Four-Year-Old Is Blind And Has Motor-Speech Problems
The parents of a girl from Wakefield are speaking out on the dangers of sepsis as their daughter continues rehabilitation after sustaining a brain injury due to a delay in treating the condition.
Sophia Holden lives with asplenia, meaning she has no spleen and is at high risk of infection. In October 2018, she became unwell with vomiting and a high temperature. Her parents took her to Pinderfields Hospital where they waited for a diagnosis for more than an hour.
Sophia collapsed, and was intubated and diagnosed with sepsis. Intravenous antibiotics were administered via a central line.
Following her collapse, it was discovered Sophia had sustained brain damage due to a lack of oxygen. A range of skills were also affected, including her speech and mobility, and she suffered a cortical visual injury. She also suffered injury from the siting of the central line which became dislodged and required treatment including plastic surgery.
Four-year-old Sophia is now registered blind and suffers from motor-speech problems. After she was diagnosed, her parents Laura and Heather instructed specialist lawyers at Irwin Mitchell to investigate the care their daughter received and help them access treatment and therapies they need to help Sophia.
Mid Yorkshire Hospitals NHS Trust, which runs Pinderfields Hospital, admitted that had treatment for sepsis started sooner – within an hour of her arriving in hospital - Sophia would have avoided her injuries. She would also not have needed a central line which resulted in further injury requiring surgery.
To mark World Sepsis Day on 13 September, her parents are joining with their legal team to raise awareness of the symptoms of sepsis, and how important early diagnosis is.
Expert Opinion“The past two years have been incredibly difficult for Sophia’s family, having to go through the trauma of sepsis and the lasting impact it has had on their lives.
Through our work, we sadly often see how quickly sepsis can have life changing impacts, and how early detection and treatment are key to beating it and preventing any after-effects.
While nothing will change what has happened to Sophia, we welcome the Trust’s admission and will continue to support Sophia’s family in accessing the specialist care and support they require to help her live life as best she can.
World Sepsis Day is the perfect opportunity to urge people to be aware of what to look out for and what to do when it comes to the condition.”
Rachelle Mahapatra - Partner
Sophia was diagnosed with asplenia in February 2018 at the age of two, which she takes daily antibiotics for.
Eight months later, on 15 October, she began vomiting and had a high temperature. When her symptoms failed to improve, Laura and Heather called 111 and were advised to take her to hospital. They arrived at Pinderfields just before 4am on 16 October.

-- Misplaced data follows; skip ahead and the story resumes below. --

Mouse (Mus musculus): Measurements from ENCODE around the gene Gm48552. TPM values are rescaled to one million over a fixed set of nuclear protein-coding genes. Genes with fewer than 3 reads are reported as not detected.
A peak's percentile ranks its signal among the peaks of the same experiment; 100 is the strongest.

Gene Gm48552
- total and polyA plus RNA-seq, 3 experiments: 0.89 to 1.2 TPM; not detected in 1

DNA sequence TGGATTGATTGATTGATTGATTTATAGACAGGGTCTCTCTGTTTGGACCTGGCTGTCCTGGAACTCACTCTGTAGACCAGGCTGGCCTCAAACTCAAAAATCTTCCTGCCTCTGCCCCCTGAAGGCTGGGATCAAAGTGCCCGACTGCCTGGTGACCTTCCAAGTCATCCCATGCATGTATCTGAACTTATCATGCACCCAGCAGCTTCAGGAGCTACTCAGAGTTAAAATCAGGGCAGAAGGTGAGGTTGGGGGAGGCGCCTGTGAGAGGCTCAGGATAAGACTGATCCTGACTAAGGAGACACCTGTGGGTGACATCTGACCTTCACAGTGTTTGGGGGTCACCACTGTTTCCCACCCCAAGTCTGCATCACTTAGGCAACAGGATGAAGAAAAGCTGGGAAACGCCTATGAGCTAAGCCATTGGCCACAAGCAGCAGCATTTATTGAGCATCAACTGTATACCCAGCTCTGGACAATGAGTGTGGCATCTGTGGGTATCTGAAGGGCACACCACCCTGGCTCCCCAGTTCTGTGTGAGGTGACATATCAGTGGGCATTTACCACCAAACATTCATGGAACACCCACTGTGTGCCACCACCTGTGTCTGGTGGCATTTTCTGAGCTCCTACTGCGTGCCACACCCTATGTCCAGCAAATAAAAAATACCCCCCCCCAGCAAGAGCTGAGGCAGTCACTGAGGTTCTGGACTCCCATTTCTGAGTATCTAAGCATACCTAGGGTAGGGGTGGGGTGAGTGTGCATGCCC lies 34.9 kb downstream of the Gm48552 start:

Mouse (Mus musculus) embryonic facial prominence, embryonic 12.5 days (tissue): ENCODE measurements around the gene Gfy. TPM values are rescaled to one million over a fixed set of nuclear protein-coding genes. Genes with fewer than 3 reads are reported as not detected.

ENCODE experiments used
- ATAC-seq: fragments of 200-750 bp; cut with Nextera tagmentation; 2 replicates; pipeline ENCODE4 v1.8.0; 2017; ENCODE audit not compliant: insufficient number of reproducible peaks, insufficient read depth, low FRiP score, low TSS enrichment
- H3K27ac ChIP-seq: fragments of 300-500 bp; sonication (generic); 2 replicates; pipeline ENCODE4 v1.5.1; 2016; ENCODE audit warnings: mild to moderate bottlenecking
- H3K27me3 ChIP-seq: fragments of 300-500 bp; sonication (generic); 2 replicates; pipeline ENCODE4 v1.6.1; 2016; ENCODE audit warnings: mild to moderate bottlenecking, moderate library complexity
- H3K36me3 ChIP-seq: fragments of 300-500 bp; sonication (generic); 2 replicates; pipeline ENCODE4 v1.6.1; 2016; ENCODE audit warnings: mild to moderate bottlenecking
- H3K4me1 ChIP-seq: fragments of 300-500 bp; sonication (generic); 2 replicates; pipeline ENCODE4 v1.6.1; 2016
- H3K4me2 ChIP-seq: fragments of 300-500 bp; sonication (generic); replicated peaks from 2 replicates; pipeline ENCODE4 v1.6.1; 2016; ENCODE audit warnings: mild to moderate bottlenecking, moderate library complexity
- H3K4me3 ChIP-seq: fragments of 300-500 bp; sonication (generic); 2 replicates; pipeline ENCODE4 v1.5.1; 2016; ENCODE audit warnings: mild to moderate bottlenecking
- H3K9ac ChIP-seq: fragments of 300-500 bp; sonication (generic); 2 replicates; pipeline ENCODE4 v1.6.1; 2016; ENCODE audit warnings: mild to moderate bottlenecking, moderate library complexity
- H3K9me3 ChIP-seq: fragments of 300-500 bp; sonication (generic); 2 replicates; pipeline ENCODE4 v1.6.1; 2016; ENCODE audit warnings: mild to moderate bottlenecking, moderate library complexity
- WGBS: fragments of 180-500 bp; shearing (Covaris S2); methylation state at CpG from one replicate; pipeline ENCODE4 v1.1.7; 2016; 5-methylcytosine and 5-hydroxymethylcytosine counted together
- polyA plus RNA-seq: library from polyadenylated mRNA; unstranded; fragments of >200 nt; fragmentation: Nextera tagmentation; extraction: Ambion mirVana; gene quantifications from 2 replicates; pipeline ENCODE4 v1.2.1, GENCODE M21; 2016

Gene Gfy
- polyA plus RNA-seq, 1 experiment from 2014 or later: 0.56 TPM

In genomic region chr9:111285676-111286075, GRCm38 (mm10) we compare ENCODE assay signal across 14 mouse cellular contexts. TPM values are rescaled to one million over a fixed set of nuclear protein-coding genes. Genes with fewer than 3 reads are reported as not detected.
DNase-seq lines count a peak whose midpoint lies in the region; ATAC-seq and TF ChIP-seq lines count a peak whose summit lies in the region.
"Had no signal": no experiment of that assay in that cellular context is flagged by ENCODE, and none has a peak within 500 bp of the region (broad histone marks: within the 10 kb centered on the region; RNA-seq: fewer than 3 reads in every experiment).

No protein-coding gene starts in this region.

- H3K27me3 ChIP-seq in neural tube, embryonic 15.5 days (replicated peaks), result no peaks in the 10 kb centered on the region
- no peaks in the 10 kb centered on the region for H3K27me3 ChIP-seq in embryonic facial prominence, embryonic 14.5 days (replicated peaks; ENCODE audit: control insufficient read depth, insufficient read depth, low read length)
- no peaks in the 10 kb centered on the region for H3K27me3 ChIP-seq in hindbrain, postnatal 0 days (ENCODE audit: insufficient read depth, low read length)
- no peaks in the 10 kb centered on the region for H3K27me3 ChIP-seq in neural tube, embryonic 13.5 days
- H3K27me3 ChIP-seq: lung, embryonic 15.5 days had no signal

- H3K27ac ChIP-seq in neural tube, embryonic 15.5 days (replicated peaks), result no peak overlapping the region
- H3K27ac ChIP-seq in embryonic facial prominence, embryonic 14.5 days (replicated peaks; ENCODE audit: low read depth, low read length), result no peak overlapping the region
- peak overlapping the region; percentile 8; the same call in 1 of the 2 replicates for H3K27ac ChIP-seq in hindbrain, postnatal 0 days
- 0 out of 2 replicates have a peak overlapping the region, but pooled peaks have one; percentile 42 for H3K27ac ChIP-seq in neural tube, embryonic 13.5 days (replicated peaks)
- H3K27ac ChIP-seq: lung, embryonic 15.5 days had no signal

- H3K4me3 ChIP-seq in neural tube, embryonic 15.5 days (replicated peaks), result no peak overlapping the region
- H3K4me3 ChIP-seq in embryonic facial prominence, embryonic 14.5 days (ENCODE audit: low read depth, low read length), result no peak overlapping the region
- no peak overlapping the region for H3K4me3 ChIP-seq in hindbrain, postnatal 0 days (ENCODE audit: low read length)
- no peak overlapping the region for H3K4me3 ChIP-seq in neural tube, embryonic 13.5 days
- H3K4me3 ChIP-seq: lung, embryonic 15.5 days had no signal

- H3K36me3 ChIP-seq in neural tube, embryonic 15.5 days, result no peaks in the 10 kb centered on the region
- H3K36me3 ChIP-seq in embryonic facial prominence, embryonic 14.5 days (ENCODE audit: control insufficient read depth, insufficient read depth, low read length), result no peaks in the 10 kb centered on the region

By 5am, Sophia was lethargic and sleepy, and her skin was mottled. Shortly afterwards, her heart rate slowed and she collapsed. She was intubated and diagnosed with pneumococcal sepsis. At the same time, she was administered antibiotics via a central line.
Sophia was transferred to another hospital where she underwent a scan and was diagnosed with a brain injury caused by lack of oxygen.
Almost two years on, Sophia is registered blind and her brain injury has led to speech problems resulting from neurological damage. She is also easily fatigued.
Sophia has underwent rehabilitation and has had to relearn many of the skills she lost as a result of her injuries. She has regular physiotherapy to help improve her walking. Her parents purchased a hyperbaric chamber, with the support of crowd funding, that she uses for an hour a day. The therapy is to help to try and reverse the effects of the brain injury. Her parents have also been working with an education expert who has provided specialist sensory education books. Every six weeks, she attends Blue Skies Ahead for intensive treatment.
Sophia lives with her parents Laura and Heather, both 37, who both work as PE teachers. She has an older brother, six-year-old Finlay.
Laura said: “Sophia has been through so much in such a short time, but we are so proud of how she has coped with everything.
“When Heather and I were first told of her asplenia, it was a huge shock, mainly because it was something we had never heard of before.
“After a few months we were beginning to manage it, but then we received the devastating news that Sophia had developed sepsis. To make matters worse, she went on to suffer brain damage which we later found out could have been avoided if her sepsis had been treated sooner. Given Sophia’s history with asplenia and her increased risk of infection, we would have expected this to have been top of the list.
“It all happened so quickly and has had a massive impact on our day to day lives, but Sophia has made incredible progress since her diagnosis, learning so many skills again, and we are so proud of how far she has come.
“Sophia, along with her brother Finlay, means the world to us and, while we cannot turn back the clock and change what she has gone through, we are determined to help her live her life to the best of her ability and make sure she doesn’t miss out on anything.
“We also hope that this will urge others to be aware of the symptoms of sepsis and highlight how dangerous it can if not treated early enough.”
World Sepsis Day is held on 13 September every year and provides an opportunity for people worldwide to unite in the fight against sepsis.
For more information visit UK Sepsis Trust’s website www.sepsistrust.org
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